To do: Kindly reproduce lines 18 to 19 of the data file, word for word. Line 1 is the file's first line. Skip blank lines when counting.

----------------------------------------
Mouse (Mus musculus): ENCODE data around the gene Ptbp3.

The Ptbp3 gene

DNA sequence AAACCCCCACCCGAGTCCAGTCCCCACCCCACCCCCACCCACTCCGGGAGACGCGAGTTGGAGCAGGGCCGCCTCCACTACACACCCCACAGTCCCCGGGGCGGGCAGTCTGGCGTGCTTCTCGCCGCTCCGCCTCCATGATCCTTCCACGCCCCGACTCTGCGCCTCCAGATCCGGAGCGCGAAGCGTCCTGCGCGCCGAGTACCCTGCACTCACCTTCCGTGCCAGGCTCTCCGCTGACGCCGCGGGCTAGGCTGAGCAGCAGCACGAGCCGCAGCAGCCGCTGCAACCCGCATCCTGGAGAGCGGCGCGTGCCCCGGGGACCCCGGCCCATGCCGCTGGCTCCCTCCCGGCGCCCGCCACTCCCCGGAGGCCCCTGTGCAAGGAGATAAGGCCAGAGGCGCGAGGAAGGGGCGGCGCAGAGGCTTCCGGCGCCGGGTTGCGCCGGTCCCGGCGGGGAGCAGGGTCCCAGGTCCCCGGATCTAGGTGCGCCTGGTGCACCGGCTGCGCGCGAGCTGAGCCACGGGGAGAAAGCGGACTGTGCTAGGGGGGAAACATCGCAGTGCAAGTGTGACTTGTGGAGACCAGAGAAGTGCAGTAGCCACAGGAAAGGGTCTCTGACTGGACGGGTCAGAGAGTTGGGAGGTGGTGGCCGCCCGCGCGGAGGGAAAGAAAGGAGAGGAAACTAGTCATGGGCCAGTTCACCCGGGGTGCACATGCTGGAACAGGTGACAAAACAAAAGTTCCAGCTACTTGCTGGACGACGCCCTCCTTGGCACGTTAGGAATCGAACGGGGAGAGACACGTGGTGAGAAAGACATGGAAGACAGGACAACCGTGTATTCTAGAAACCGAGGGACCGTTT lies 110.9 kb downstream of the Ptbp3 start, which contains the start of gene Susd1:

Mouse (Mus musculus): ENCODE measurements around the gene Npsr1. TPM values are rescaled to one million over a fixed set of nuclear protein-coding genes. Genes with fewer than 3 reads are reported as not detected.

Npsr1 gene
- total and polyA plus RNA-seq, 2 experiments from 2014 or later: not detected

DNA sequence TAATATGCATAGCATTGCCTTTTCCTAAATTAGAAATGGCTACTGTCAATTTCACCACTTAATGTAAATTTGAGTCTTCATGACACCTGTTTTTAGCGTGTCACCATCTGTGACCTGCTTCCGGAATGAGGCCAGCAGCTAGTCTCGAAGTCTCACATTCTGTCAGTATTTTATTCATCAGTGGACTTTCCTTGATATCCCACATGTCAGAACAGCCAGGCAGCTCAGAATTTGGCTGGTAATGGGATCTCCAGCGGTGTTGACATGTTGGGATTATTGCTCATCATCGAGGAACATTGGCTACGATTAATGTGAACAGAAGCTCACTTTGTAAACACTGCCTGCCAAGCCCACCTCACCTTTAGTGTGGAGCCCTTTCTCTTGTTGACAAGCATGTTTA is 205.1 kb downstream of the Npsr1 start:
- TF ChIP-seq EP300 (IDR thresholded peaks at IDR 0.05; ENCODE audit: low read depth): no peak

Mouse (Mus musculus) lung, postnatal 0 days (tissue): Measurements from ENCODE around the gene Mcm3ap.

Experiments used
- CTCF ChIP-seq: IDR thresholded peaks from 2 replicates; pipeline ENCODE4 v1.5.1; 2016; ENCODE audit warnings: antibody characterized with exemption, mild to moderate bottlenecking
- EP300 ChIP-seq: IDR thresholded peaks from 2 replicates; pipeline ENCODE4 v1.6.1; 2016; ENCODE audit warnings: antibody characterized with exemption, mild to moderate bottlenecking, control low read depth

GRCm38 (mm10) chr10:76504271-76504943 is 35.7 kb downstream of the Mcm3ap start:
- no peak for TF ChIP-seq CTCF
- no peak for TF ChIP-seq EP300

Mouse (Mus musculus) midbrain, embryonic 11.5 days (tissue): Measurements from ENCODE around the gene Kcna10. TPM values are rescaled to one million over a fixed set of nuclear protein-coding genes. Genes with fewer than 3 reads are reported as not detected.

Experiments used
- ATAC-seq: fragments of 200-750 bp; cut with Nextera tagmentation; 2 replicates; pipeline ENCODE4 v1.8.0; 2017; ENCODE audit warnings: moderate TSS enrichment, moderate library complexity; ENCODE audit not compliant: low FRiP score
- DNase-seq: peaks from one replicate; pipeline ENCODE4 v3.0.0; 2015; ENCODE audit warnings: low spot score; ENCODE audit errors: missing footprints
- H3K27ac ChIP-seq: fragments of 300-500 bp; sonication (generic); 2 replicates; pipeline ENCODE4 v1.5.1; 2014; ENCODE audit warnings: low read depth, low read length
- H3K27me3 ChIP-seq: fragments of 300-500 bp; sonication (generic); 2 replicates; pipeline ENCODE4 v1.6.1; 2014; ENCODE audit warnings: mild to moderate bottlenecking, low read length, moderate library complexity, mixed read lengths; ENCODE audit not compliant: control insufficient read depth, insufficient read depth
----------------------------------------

- ATAC-seq: fragments of 200-750 bp; cut with Nextera tagmentation; 2 replicates; pipeline ENCODE4 v1.8.0; 2017; ENCODE audit warnings: moderate TSS enrichment, moderate library complexity; ENCODE audit not compliant: low FRiP score
- DNase-seq: peaks from one replicate; pipeline ENCODE4 v3.0.0; 2015; ENCODE audit warnings: low spot score; ENCODE audit errors: missing footprints